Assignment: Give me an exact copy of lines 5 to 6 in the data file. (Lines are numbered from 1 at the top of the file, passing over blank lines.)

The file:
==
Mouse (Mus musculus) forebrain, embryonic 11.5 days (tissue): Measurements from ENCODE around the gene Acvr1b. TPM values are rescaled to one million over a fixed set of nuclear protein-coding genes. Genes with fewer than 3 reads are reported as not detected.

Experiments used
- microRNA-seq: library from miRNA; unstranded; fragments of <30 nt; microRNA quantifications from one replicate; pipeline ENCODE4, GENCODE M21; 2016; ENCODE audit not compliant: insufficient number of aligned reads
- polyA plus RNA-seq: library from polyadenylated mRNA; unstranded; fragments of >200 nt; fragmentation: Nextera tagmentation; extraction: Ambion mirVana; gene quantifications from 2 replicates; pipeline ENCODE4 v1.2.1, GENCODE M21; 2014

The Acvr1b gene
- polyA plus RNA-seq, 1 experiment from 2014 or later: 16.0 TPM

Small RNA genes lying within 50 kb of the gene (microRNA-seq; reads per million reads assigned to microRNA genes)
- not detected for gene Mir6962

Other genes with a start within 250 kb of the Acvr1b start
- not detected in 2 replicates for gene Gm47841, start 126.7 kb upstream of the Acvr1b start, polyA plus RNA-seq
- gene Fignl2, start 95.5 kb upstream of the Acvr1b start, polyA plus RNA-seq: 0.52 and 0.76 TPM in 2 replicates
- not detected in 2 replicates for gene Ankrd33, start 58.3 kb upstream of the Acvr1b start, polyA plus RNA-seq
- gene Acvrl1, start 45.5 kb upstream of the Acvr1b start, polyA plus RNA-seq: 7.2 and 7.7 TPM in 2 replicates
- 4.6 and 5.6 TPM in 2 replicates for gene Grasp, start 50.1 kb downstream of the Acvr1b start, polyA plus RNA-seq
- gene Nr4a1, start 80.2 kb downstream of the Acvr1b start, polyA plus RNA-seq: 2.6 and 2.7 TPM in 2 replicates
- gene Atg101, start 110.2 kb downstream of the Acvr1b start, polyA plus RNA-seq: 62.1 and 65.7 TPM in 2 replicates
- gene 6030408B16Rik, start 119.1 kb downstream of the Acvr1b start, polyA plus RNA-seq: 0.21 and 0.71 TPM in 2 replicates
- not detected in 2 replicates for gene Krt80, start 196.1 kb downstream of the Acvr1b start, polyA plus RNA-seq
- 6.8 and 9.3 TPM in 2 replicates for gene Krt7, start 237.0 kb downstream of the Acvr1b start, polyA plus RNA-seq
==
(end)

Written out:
The Acvr1b gene
- polyA plus RNA-seq, 1 experiment from 2014 or later: 16.0 TPM